Siemens Healthcare Diagnostics, Deerfield, Ill, offers a comprehensive portfolio of performance-driven hemostasis systems. Two key instruments include the BCS® XP System and the Sysmex® CA-7000 System. The BCS XP System enables laboratories to consolidate workflow for routine and specialty hemostasis testing by allowing for a user-defined specialty menu with reflex testing, customized profiles, and the possibility of individual prioritization. Also, the BCS XP System helps to maximize high-volume routine workloads with true random-access and walk-away ability for both normal and pathological samples. The Sysmex CA-7000 System is the fastest-throughput coagulation analyzer offered by Siemens for routine testing and is designed for high-volume laboratories. It utilizes complete random-access capabilities, second-generation cap-piercing, expedited preanalysis, and the ability to process approximately 500 PT/APPT test results per hour.
Outside the United States, the company offers the Sysmex CS-2000i System, which minimizes preanalytical errors by using multiwavelength scanning and sample liquid-sensing technologies. By using preanalytical sample integrity (PSI™) technology, the analyzer provides extra operator support—it identifies and automatically manages potentially problematic test samples prior to analysis. (The Sysmex CS-2000i System is currently not available for sale in the United States.)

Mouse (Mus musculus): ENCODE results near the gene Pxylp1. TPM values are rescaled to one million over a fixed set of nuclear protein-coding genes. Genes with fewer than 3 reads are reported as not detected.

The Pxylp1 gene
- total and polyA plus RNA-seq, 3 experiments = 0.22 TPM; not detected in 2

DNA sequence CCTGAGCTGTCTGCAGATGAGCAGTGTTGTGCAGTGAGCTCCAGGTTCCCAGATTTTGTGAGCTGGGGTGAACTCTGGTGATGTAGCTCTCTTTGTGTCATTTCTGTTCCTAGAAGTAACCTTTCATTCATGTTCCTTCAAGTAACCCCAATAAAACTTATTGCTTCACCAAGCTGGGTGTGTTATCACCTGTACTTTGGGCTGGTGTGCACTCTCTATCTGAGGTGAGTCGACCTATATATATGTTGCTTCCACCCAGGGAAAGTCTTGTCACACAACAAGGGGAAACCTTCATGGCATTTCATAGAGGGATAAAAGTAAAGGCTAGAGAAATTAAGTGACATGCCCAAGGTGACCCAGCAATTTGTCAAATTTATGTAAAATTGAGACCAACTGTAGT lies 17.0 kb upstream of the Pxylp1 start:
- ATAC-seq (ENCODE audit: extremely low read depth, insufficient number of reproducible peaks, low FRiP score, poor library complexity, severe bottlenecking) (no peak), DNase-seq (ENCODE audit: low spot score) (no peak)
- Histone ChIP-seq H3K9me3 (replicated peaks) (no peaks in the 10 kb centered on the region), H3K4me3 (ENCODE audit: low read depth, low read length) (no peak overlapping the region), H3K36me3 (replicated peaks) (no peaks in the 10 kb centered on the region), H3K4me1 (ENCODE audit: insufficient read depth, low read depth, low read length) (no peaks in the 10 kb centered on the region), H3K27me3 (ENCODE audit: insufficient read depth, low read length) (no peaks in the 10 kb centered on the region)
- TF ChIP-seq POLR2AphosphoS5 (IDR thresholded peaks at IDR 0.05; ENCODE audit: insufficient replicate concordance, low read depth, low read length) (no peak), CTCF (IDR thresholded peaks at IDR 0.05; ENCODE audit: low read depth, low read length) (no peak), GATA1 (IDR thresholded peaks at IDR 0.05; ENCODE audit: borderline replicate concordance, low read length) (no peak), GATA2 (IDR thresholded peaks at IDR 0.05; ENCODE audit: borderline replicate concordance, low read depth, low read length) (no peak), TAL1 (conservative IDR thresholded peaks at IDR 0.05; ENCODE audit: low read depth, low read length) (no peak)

Recently introduced is its INNOVANCE® VWF Ac Assay and INNOVANCE PFA-200 System. The assay employs technology that allows clinical labs to use polystyrene particles (latex-based beads) rather than platelets to measure the quantitative determination of von Willebrand factor (VWF) activity—a protein that helps induce blood to clot—promoting excellent stability and accuracy. The PFA-200 System provides rapid, automated assessment for inherited, acquired, or drug-induced platelet dysfunction. Through high shear flow technology, the system provides a realistic hemodynamic environment for the measurement of primary hemostasis and reports a “closure time” in 5 to 8 minutes—helping lab professionals quickly measure platelet plug formation in a small whole blood sample (800 µL). (These are currently not available for sale in the United States.)